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What do you do in Clinicals?

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by Brandi8 Brandi8 (Member) Member

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Can anyone tell me what Clinicals are all about? I have heard a lot say clinicals are very difficult and much harder than class work.

My mom is a LVN and she said the clinicals are not a bid deal. She said they dont trust you yet to work on patients and its really no big deal. She went yrs ago though. Have things changed?

What are you guys doing now and is it really that hard? This will help me a lot. I am starting my pre reqs right now. I would like to know what to expect.

Oh and what are care plans?

Thanks,

B

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19 Posts; 1,520 Profile Views

Brandi8,

My first clinical rotationwas this past spring in a Gyn Med/Surg floor (all females, most recovering from gynecological surgery, though we also cared for post C-section and cancer patients). By the end of the five weeks, we were doing pretty much everything. We could not start IV lines, nor could we administer blood products (whole blood, plasma, packed cells, etc). Beyond that, though, we did it all, usually with only minimal supervision. That included eveything from physical assessments and routine patient care (bathing, ambulating, feeding) to oral and IV medication administration (which is a whole lot more nerve wracking than you would think - LEARN THE FIVE RIGHTS!!!) to foley catheter insertion/removal and wound care.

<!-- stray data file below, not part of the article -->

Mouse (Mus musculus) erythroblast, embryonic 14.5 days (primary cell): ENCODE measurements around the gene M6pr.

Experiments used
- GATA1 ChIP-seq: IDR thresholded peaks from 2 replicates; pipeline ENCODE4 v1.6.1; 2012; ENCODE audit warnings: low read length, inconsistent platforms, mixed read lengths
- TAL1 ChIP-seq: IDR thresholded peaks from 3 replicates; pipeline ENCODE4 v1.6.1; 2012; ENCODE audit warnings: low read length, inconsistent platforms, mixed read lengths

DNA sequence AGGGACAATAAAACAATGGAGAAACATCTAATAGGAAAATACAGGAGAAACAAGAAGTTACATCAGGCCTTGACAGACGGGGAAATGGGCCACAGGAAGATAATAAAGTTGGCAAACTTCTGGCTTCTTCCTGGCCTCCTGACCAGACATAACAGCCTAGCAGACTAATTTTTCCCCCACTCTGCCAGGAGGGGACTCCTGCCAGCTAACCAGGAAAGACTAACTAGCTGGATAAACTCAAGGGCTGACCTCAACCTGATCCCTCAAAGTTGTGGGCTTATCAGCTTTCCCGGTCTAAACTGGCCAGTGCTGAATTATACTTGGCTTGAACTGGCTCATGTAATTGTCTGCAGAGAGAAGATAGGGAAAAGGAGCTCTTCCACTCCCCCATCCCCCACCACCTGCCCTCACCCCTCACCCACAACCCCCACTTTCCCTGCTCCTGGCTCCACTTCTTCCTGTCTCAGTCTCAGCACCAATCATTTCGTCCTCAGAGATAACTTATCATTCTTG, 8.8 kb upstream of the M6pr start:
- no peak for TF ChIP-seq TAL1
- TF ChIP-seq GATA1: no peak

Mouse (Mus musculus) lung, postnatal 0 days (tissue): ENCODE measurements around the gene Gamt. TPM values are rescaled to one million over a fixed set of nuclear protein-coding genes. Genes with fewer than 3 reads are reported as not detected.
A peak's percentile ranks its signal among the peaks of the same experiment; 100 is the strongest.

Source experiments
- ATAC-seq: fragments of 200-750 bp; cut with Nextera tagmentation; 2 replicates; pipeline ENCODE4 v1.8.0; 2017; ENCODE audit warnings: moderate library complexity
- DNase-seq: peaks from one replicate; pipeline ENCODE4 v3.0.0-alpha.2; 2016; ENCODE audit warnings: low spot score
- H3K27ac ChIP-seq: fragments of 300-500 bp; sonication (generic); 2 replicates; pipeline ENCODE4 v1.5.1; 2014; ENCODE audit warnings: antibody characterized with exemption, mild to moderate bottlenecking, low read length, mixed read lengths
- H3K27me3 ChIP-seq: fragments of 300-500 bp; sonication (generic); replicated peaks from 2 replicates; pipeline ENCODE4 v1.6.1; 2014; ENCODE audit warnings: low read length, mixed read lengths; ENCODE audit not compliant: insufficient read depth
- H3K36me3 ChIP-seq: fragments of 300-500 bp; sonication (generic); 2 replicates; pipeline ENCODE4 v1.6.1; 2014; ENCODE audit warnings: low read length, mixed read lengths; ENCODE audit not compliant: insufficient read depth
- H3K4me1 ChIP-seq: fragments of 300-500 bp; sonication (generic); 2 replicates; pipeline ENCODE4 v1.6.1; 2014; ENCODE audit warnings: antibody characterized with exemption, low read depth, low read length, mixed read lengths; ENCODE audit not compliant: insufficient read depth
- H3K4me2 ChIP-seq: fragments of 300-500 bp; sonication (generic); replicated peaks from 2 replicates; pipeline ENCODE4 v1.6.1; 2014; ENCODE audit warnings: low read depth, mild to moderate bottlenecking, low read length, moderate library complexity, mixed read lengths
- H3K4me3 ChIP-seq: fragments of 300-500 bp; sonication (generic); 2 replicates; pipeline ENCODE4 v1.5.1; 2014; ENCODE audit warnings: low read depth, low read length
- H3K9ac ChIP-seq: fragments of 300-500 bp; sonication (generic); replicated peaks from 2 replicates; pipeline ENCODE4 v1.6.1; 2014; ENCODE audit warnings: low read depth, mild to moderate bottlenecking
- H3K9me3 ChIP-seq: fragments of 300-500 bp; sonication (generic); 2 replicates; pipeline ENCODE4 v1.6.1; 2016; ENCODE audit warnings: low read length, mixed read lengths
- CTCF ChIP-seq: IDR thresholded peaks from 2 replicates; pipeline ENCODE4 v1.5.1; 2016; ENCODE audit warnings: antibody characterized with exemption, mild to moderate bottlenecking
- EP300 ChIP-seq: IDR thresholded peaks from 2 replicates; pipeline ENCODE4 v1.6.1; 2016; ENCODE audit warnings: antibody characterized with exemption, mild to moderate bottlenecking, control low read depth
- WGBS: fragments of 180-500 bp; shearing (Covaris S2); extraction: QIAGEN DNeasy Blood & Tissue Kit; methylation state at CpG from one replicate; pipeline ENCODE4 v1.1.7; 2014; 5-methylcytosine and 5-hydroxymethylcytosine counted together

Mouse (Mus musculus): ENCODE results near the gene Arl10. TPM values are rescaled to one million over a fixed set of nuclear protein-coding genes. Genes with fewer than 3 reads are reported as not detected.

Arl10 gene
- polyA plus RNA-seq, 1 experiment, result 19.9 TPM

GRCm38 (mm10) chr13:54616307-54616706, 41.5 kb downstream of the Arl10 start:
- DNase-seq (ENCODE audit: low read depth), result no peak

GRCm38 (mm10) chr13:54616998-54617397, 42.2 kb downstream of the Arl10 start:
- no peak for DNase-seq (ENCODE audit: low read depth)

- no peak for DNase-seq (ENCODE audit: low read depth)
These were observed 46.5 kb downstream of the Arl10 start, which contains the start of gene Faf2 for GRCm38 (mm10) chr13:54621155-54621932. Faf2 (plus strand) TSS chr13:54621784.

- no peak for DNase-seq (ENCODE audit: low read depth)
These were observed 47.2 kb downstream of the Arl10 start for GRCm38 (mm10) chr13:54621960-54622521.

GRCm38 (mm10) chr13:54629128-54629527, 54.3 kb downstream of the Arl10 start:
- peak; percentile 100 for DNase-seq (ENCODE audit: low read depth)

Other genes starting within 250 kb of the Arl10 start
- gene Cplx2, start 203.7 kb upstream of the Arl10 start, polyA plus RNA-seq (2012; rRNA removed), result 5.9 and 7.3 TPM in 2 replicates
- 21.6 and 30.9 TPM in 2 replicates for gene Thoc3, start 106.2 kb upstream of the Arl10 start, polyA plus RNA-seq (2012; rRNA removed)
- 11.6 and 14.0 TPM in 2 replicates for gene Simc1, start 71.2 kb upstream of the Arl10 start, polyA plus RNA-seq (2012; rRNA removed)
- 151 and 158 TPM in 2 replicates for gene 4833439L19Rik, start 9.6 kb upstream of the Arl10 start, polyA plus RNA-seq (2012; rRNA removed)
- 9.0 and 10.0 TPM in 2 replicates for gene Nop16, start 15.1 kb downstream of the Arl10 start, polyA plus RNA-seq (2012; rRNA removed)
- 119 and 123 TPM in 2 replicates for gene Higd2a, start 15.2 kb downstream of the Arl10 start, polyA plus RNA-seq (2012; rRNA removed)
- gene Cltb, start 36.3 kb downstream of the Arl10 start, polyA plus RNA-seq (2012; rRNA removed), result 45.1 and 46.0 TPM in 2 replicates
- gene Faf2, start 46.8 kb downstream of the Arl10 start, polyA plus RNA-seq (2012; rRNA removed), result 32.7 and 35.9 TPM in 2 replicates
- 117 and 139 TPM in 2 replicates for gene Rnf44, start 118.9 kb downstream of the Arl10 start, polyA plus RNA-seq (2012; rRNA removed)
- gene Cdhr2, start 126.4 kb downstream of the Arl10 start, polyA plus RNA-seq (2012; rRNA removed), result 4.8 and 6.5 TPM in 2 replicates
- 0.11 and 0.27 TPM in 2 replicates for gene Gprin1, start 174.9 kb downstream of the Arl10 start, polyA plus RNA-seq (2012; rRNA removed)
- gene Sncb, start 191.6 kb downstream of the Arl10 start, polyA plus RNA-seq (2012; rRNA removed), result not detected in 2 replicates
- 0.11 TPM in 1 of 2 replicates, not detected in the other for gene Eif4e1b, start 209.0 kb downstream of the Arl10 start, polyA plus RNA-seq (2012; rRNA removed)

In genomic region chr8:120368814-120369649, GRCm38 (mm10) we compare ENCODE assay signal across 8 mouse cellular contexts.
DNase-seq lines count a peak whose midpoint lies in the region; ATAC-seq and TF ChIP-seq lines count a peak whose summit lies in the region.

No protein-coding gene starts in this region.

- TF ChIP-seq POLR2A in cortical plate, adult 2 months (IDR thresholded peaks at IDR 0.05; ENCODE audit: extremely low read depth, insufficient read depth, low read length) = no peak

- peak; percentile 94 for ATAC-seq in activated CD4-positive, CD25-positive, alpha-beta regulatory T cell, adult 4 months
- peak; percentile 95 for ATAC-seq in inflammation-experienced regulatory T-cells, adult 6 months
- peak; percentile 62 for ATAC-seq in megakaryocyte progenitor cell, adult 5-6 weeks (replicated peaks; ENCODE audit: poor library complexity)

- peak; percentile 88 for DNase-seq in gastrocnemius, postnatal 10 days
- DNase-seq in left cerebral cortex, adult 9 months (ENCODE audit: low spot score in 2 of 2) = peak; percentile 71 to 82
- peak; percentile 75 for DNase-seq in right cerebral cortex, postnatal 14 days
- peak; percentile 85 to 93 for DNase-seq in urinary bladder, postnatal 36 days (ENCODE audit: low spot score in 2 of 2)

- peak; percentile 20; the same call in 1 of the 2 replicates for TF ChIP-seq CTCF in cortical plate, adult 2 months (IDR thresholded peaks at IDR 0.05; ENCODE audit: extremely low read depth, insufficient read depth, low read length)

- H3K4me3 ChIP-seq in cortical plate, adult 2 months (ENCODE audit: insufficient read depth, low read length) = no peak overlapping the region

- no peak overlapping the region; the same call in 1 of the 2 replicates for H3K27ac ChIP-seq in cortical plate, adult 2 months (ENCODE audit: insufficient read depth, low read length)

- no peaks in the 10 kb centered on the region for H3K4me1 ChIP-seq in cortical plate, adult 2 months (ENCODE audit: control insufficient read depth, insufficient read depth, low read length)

I am in an internship right now (eight weeks this summer) before my final two semesters of nursing school. The only things I cannot do are administer blood products and adminster IV push medications. In the last few weeks, I have performed blood draws, performed ostomy care, removed sutures, and assisted with outpatient surgical procedures (just me and the MD) and administered meds by very route available (all of them!)

Clinicals are a lot of fun, but they are deadly serious business. It can be frigthening at times, but I have really had a ball. Learn your anatomy and physiology. You will be seeing pretty much all of it in clinicals. Know you chemistry (especially acid-base). You will need that as well. Probably most importantly, though, pay close attention to the psyc classes you undoubtedly have to take. The biggest challenge for me has not been the science. That comes with study and a little practice. The human dimension is by far the hardest part of nursing. Even that is a blast once you get the hang of it.